hammyimo Wed 09-Jan-13 12:30:20

I think at nursery it doesn't matter so much. Especially if it's only two days a week. Our nursery was a bit like this and it hasn't affected mine. Mine also had a Polish primary teacher in reception who's English wasn't fluent. Again, it hasn't been a problem. I think it possibly would be further up the education system.

MrsMelons Wed 09-Jan-13 12:17:31

Weirdly the member of staff who's spelling and grammar was the worst actually had an English degree shock

Weird how there seems to be a culture of looking down on the educated and people who speak well in this country. Sad how many of have said you've been teased or mocked for having good grammer etc at school.

larrygrylls - interesting comparison, but I don't think the two are entirely comparable. Especially as choice of nurseries is generally a lot more narrow than choices for restaurants!!

MrsMelons Wed 09-Jan-13 11:33:02

Tiggy that was me - I was being a bit blase in how I worded that - I meant the EYFS for pre-school aged children would be more around learning phonics as opposed to actual spelling which I know leads onto spelling of course. I should better as DS1 could spell pretty well at 3/4 yrs. I ran a pre-school for 5 years so I do know the EYFS well and understand what you are saying.

Just because the staff may spell badly in the homelink books doesn't mean they can't spell at all, especially to the level any 3 or 4 year old is able to spell.

My spelling is awful on MN I expect but at work I am sadly a pedant!

garlicbollocks Wed 09-Jan-13 11:27:25

"phonetically plausible"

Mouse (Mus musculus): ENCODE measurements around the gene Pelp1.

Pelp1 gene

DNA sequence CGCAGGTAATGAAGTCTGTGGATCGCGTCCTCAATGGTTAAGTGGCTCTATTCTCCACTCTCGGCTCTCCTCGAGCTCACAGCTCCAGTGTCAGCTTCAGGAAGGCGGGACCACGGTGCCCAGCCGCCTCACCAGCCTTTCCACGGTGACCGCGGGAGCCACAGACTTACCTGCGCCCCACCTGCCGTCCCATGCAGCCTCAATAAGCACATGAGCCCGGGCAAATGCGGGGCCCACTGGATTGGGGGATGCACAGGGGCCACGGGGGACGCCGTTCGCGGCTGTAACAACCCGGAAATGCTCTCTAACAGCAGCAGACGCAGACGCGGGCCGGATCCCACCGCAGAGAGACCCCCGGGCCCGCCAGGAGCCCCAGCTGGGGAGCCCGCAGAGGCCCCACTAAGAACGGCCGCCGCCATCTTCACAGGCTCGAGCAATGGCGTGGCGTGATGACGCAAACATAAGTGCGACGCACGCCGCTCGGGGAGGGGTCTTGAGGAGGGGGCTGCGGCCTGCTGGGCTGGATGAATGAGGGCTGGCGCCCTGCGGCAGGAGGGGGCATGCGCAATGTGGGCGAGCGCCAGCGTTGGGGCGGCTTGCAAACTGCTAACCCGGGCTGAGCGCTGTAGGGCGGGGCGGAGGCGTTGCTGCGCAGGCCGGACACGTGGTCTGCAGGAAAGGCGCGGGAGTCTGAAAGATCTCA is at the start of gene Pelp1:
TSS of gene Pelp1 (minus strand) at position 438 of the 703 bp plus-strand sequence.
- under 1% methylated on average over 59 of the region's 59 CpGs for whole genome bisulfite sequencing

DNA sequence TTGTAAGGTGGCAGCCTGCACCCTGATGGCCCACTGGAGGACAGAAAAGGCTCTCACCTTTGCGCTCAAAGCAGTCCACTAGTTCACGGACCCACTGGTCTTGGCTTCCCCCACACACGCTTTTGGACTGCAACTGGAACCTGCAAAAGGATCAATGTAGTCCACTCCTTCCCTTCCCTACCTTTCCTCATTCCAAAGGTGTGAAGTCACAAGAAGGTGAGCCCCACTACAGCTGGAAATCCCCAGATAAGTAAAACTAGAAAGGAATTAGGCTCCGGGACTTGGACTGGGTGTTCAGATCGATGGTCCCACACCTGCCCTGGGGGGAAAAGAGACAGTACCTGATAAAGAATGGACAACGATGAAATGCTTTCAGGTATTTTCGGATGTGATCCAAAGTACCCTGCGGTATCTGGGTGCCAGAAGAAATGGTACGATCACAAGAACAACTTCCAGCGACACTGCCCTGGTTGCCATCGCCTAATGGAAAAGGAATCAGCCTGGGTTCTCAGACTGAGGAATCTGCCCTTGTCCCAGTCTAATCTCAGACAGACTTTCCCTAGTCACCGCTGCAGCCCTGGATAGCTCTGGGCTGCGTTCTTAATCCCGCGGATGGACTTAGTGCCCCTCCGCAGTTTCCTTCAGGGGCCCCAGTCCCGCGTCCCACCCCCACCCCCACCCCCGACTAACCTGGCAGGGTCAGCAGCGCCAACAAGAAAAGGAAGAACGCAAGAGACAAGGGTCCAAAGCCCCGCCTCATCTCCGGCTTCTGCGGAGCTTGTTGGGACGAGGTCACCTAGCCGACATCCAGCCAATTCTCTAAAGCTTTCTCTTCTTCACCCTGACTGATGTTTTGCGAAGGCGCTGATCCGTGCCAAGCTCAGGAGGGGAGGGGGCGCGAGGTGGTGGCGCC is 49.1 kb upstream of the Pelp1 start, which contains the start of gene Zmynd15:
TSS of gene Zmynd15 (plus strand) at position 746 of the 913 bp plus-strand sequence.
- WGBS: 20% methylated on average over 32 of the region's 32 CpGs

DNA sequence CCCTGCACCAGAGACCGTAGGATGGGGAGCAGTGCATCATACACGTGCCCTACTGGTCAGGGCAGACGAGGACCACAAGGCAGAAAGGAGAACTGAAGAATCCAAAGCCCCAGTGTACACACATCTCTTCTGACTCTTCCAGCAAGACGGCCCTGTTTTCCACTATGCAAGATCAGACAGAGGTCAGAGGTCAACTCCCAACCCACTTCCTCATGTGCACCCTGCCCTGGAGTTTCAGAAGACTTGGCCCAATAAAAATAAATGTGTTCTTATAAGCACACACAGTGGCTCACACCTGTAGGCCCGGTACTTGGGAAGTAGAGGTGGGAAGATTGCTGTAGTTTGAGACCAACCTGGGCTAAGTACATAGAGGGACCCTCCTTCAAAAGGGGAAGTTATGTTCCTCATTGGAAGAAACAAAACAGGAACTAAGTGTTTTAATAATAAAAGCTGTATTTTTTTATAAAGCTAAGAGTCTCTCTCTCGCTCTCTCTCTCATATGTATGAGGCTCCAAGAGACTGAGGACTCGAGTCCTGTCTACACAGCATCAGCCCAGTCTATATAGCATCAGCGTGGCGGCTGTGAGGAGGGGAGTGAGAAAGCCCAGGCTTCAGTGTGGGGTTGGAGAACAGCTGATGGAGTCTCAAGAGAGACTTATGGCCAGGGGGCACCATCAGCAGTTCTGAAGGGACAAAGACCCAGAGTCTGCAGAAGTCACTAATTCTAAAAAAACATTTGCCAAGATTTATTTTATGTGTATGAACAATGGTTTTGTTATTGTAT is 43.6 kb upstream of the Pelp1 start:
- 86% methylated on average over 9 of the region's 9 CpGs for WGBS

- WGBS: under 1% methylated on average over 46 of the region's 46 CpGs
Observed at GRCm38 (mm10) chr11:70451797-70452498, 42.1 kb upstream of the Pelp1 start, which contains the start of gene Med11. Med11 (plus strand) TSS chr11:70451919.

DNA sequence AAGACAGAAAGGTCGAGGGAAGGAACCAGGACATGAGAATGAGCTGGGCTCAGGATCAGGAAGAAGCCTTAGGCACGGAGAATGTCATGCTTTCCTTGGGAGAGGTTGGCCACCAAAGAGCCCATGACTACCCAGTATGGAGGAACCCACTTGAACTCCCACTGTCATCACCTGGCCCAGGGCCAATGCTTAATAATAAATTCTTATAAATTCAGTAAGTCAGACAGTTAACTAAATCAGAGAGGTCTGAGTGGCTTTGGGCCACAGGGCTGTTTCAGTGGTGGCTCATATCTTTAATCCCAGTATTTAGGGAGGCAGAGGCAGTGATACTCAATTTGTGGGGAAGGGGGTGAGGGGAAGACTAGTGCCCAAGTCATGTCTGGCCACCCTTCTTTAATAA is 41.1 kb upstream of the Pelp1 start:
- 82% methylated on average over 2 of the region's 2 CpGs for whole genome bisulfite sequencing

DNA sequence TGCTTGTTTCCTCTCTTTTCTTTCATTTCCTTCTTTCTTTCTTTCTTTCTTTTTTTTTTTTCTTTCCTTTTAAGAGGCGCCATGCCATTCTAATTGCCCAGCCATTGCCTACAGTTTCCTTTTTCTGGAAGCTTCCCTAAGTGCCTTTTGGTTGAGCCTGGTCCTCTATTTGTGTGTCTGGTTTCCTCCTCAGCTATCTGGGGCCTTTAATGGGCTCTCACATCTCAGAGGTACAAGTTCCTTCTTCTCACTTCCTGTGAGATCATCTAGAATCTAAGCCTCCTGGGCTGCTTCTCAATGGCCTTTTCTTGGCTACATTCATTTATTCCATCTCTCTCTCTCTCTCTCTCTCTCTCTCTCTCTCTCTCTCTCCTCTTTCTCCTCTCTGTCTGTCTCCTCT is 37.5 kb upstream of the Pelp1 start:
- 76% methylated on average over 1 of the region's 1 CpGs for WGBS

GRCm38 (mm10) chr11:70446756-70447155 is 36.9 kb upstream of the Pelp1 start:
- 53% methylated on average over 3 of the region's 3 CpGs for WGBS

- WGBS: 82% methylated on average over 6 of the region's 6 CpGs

Oh, I do like this! It reminds me of a picture my friend posted to Facebook, of her DD's captioned drawing of a multi-coloured "renbo". Aww wink

MrsMelons Wed 09-Jan-13 11:23:11

Larry that is exactly what I would expect from my DCs pre-school and it is exactly what they did get whilst there, there were just a few badly spelt entries in their informal homelink book which when I got over myself I could turn a blind eye to.

Many pre-school practitioners are amazing and brilliant at their jobs and are worth WAY more than they are paid IMHO!

pictish Wed 09-Jan-13 11:21:09

Wish I did - I just misspelled 'vocabulary'. grin

TiggyD Wed 09-Jan-13 11:19:54

By the way, I have the auto spellchecker well and truly turned on at the moment! smile

TiggyD Wed 09-Jan-13 11:17:35

The phonics reference was a response to the poster who said nursery staff don't have to teach anything to do with writing. EYFS covers birth to 5. Even in nurseries children can pick up some spellings and have to learn that capital letters are for important words.

pictish Wed 09-Jan-13 11:17:25

Champagne socialism?? Ha ha! I will take that as a compliment of sorts, if I may!

You are quite wrong. I come from a working class background, and as yet, have no formal education of my own. I just happen to have a natural feel for vocabularly and literacy. My youngest child will start school next year, and then I plan to do a degree in English Literature. As it stands now, I am a sahm because I haven't the earning potential to pay for childcare as well. All I can expect are minimum wage jobs...of which I have done plenty....mostly care work, in amongst the other plebs like me.
In my time I have met some truly dedicated and selfless hard workers, and some of them couldn't spell for toffee...but oh my, they were bloody good at their jobs.

I met some dross as well, of course.

I am totally removed from being a champagne socialist, but you obviously think I'm educated so I am quite pleased by that!

I don't have an agenda of any sort, other than thinking that it's a waste of time to sweat the small stuff.
I see things from the nursery workers' pov you see?
Some of those people who could barely write a sentence, put me to shame with their motivation and generosity in their posts...even though they were getting paid peanuts.